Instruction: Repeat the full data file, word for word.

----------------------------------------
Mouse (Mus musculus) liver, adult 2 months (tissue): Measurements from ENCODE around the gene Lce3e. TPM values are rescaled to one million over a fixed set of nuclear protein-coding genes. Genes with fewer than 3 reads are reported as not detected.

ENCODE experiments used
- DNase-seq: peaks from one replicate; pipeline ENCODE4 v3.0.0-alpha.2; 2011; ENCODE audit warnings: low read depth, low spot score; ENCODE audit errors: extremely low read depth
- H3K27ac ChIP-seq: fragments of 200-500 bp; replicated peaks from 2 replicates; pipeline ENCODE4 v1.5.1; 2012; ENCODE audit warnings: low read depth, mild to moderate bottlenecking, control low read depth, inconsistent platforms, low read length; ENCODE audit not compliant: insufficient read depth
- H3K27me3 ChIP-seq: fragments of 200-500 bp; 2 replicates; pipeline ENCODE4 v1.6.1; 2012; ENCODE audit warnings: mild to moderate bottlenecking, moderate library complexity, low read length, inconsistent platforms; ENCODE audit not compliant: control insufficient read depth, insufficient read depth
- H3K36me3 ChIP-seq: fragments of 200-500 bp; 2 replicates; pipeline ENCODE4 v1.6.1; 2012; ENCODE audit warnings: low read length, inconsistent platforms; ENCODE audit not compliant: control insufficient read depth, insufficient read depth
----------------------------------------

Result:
Mouse (Mus musculus) liver, adult 2 months (tissue): Measurements from ENCODE around the gene Lce3e. TPM values are rescaled to one million over a fixed set of nuclear protein-coding genes. Genes with fewer than 3 reads are reported as not detected.

ENCODE experiments used
- DNase-seq: peaks from one replicate; pipeline ENCODE4 v3.0.0-alpha.2; 2011; ENCODE audit warnings: low read depth, low spot score; ENCODE audit errors: extremely low read depth
- H3K27ac ChIP-seq: fragments of 200-500 bp; replicated peaks from 2 replicates; pipeline ENCODE4 v1.5.1; 2012; ENCODE audit warnings: low read depth, mild to moderate bottlenecking, control low read depth, inconsistent platforms, low read length; ENCODE audit not compliant: insufficient read depth
- H3K27me3 ChIP-seq: fragments of 200-500 bp; 2 replicates; pipeline ENCODE4 v1.6.1; 2012; ENCODE audit warnings: mild to moderate bottlenecking, moderate library complexity, low read length, inconsistent platforms; ENCODE audit not compliant: control insufficient read depth, insufficient read depth
- H3K36me3 ChIP-seq: fragments of 200-500 bp; 2 replicates; pipeline ENCODE4 v1.6.1; 2012; ENCODE audit warnings: low read length, inconsistent platforms; ENCODE audit not compliant: control insufficient read depth, insufficient read depth